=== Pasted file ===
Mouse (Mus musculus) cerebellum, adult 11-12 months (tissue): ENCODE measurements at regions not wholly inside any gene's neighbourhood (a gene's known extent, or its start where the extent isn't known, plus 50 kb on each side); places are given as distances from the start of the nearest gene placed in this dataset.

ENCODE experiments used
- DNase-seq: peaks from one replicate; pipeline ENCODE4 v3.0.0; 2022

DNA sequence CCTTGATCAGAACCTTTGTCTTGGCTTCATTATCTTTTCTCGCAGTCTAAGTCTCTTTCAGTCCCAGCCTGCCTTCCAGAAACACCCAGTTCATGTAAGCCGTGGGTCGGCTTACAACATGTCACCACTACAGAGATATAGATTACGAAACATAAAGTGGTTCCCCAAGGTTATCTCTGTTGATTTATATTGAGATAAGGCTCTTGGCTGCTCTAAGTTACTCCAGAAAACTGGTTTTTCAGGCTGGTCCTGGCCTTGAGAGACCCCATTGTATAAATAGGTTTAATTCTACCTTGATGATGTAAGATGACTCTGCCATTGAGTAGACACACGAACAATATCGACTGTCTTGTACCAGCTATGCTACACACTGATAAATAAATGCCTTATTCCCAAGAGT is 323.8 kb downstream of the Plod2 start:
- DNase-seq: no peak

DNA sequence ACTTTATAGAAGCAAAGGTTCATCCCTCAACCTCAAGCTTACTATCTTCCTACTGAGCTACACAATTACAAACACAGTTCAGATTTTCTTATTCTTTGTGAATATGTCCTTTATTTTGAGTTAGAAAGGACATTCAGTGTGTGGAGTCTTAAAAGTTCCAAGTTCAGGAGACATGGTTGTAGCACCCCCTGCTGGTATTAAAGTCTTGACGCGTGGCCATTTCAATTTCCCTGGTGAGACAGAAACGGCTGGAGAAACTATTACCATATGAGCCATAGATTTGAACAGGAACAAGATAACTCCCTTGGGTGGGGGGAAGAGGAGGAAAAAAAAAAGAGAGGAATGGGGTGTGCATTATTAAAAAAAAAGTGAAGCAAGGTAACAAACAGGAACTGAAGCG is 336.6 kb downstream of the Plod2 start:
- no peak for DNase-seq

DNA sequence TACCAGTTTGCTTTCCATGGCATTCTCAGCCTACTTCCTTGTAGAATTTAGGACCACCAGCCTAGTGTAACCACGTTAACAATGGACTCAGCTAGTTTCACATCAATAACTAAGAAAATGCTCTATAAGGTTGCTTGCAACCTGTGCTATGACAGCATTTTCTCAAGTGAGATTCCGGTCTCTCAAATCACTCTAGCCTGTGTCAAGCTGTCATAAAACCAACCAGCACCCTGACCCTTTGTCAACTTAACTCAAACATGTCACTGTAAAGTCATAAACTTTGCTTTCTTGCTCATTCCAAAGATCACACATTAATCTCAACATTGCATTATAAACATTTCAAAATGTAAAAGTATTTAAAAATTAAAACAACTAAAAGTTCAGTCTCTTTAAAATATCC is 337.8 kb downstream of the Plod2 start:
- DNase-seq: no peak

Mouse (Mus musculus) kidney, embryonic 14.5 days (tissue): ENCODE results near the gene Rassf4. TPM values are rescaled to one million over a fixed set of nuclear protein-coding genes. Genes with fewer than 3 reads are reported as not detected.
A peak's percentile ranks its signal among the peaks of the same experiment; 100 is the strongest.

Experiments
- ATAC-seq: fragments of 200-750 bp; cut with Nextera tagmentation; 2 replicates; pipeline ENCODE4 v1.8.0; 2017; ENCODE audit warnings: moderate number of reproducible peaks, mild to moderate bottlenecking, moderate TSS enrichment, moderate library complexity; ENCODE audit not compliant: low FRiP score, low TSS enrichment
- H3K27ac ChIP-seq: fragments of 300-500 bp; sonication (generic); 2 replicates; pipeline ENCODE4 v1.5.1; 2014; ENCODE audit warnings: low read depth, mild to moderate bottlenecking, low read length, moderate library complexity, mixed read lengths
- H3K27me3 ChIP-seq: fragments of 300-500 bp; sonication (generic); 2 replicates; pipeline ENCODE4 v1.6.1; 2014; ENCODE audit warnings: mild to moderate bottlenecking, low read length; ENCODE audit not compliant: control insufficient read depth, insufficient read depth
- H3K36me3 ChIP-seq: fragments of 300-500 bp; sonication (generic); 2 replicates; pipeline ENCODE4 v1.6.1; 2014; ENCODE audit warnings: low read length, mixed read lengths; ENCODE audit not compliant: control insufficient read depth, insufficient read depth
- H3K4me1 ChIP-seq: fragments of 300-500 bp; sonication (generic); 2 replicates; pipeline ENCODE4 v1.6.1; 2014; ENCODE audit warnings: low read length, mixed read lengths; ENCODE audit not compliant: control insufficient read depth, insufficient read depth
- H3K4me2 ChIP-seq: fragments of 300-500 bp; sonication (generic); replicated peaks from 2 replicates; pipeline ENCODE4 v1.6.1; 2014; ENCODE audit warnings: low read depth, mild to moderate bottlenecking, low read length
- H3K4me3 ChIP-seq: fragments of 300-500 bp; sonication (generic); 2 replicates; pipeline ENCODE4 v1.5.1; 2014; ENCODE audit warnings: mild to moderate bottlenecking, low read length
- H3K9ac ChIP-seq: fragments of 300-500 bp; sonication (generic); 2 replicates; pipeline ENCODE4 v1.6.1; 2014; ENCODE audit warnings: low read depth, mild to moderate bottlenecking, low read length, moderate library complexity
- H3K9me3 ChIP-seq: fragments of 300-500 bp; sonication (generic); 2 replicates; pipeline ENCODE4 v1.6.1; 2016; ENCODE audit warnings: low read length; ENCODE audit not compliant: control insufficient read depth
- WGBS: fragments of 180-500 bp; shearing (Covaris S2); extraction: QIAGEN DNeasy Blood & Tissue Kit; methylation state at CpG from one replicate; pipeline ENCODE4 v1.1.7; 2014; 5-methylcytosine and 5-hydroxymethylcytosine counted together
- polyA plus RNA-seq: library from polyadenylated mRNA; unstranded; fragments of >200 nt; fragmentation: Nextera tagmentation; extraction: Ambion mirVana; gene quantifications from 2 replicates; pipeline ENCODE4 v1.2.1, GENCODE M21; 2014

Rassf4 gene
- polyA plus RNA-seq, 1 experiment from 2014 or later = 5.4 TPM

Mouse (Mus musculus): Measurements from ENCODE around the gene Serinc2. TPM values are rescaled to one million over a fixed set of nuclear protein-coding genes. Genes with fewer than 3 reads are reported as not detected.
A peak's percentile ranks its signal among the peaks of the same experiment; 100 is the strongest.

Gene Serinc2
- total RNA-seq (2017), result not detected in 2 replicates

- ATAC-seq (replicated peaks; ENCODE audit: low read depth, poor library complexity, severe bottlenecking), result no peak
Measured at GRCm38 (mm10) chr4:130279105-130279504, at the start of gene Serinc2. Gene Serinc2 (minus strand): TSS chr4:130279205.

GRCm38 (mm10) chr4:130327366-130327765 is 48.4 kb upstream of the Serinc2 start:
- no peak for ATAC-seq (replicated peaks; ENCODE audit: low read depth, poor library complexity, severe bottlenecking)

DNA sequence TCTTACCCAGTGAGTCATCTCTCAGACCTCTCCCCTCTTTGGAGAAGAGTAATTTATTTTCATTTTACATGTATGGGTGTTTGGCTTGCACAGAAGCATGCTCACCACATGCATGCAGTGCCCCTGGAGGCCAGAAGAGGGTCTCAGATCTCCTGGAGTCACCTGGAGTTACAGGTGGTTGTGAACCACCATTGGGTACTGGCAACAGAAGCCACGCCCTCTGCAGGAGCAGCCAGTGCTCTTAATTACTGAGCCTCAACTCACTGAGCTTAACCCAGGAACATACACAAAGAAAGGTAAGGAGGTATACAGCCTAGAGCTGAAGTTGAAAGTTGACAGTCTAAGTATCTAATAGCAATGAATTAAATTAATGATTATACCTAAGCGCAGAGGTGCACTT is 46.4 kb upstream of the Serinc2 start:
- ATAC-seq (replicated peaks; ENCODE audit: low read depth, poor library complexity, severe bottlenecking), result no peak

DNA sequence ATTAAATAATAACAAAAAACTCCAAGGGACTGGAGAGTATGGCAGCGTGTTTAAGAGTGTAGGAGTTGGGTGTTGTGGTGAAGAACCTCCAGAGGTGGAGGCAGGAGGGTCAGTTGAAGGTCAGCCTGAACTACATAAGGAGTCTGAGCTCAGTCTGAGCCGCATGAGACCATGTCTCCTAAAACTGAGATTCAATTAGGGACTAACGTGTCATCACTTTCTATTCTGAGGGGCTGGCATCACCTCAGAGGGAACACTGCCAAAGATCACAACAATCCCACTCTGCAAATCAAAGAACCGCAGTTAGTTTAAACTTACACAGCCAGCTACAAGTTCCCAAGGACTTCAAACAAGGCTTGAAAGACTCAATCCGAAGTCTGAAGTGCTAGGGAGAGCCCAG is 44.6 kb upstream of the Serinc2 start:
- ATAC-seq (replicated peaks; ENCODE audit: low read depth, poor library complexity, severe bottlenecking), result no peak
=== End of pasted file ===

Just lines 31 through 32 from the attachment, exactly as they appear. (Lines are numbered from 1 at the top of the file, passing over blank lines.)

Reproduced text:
Measured at GRCm38 (mm10) chr4:130279105-130279504, at the start of gene Serinc2. Gene Serinc2 (minus strand): TSS chr4:130279205.

GRCm38 (mm10) chr4:130327366-130327765 is 48.4 kb upstream of the Serinc2 start: